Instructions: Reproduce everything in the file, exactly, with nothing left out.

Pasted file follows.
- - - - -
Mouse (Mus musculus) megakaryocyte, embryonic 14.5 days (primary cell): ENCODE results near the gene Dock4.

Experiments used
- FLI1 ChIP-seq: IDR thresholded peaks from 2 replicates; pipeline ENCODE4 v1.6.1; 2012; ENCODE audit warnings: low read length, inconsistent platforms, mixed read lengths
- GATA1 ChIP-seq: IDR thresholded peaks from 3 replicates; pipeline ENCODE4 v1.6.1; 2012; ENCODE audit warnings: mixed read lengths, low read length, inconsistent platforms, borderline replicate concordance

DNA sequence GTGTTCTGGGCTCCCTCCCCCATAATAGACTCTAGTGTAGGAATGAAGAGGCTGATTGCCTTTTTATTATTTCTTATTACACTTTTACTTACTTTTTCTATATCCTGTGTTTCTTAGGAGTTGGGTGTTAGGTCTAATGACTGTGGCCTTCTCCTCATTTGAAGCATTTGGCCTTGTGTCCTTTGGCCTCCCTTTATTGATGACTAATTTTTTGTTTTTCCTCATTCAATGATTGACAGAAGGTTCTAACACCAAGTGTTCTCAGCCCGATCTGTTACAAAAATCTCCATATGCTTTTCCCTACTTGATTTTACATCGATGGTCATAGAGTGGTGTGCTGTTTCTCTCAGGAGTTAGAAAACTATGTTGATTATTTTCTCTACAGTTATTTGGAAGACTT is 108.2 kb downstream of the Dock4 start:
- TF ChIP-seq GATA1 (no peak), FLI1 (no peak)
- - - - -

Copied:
Mouse (Mus musculus) megakaryocyte, embryonic 14.5 days (primary cell): ENCODE results near the gene Dock4.

Experiments used
- FLI1 ChIP-seq: IDR thresholded peaks from 2 replicates; pipeline ENCODE4 v1.6.1; 2012; ENCODE audit warnings: low read length, inconsistent platforms, mixed read lengths
- GATA1 ChIP-seq: IDR thresholded peaks from 3 replicates; pipeline ENCODE4 v1.6.1; 2012; ENCODE audit warnings: mixed read lengths, low read length, inconsistent platforms, borderline replicate concordance

DNA sequence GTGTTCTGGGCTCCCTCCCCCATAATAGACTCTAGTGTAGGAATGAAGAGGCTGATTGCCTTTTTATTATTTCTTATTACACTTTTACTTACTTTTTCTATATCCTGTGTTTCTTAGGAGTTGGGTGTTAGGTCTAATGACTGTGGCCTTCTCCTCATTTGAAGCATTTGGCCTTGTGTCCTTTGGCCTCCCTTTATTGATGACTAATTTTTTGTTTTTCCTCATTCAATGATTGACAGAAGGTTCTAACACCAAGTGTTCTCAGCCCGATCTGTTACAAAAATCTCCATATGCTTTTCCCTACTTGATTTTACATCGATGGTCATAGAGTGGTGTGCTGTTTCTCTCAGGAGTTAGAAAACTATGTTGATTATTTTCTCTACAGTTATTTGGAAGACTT is 108.2 kb downstream of the Dock4 start:
- TF ChIP-seq GATA1 (no peak), FLI1 (no peak)